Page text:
The idea of living a century was once confined to science fiction. But no longer. For Taiwan’s wealthy, living a 100-year life is not an outcome they consider a mere possibility. It’s one they expect.
An increasingly strong belief that they will live to 100 is driving significant changes in spending, investing and legacy behavior by Taiwan’s wealthy.
This is the key finding from the latest UBS Investor Watch, the largest recurring global study of High Net Worth Individuals (HNWIs) (with at least US$1 million in investable assets) in the world, which covers the views of over 5,000 investors across the world in 10 markets (Taiwan, Hong Kong, Singapore, Germany, Italy, Mexico, Switzerland, the U.S., U.K. and UAE).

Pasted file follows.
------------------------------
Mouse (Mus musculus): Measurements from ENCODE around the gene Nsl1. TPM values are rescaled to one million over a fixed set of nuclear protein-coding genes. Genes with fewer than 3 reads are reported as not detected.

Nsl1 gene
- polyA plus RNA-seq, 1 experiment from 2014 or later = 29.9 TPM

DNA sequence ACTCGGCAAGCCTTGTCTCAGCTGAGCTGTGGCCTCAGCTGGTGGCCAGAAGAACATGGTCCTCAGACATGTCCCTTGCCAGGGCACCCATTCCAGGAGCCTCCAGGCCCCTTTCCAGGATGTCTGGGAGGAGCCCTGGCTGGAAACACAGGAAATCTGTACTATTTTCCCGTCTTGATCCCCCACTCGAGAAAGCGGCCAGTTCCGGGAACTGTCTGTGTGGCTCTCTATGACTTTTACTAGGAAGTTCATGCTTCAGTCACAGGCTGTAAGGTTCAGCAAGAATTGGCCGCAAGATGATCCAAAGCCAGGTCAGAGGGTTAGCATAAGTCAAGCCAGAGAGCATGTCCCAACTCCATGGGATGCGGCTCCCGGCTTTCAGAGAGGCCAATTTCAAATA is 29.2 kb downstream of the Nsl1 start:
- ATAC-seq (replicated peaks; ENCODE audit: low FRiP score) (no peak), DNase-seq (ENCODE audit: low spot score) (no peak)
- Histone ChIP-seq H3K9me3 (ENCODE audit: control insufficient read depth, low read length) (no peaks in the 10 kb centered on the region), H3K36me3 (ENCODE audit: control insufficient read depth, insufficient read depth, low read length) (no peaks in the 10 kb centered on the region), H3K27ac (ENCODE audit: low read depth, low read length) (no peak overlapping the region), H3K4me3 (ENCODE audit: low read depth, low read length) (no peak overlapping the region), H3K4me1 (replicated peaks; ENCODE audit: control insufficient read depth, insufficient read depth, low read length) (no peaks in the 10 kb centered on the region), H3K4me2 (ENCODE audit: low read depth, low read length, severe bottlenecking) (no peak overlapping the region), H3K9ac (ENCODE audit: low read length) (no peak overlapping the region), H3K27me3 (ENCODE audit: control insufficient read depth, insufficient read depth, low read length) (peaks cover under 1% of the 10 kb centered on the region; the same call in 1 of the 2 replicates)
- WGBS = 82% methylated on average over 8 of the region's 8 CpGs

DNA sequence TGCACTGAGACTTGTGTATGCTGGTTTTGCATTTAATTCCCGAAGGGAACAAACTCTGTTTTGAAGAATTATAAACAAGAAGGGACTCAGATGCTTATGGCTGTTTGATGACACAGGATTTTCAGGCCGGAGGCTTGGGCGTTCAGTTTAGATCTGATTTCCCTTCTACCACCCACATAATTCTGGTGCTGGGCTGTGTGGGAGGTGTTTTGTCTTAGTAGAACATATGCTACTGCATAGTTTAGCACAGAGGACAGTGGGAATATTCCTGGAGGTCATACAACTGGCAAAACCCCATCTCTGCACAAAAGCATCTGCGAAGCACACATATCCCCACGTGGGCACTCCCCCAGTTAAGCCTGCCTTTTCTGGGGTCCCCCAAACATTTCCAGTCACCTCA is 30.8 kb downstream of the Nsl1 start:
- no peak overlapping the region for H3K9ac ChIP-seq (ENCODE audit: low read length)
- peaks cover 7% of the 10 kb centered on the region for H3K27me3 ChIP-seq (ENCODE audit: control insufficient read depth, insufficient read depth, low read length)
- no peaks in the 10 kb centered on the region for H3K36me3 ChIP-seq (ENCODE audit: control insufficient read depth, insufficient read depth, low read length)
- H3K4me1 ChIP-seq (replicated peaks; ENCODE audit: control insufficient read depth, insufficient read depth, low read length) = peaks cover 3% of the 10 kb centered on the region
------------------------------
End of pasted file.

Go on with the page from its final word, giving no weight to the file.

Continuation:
We discovered some interesting findings:
- Most investors in Taiwan believe they will live to 100, but this is causing some financial anxiety
- They believe work is positive for health, but they have taken steps to improve their work/life balance to ensure this is the case
- Living longer is changing legacy decisions – they want to give more wealth away while they’re alive, and many are considering skipping a generation
- Upcoming changes to inheritance tax are causing Taiwan’s wealthy to consider giving their wealth away earlier
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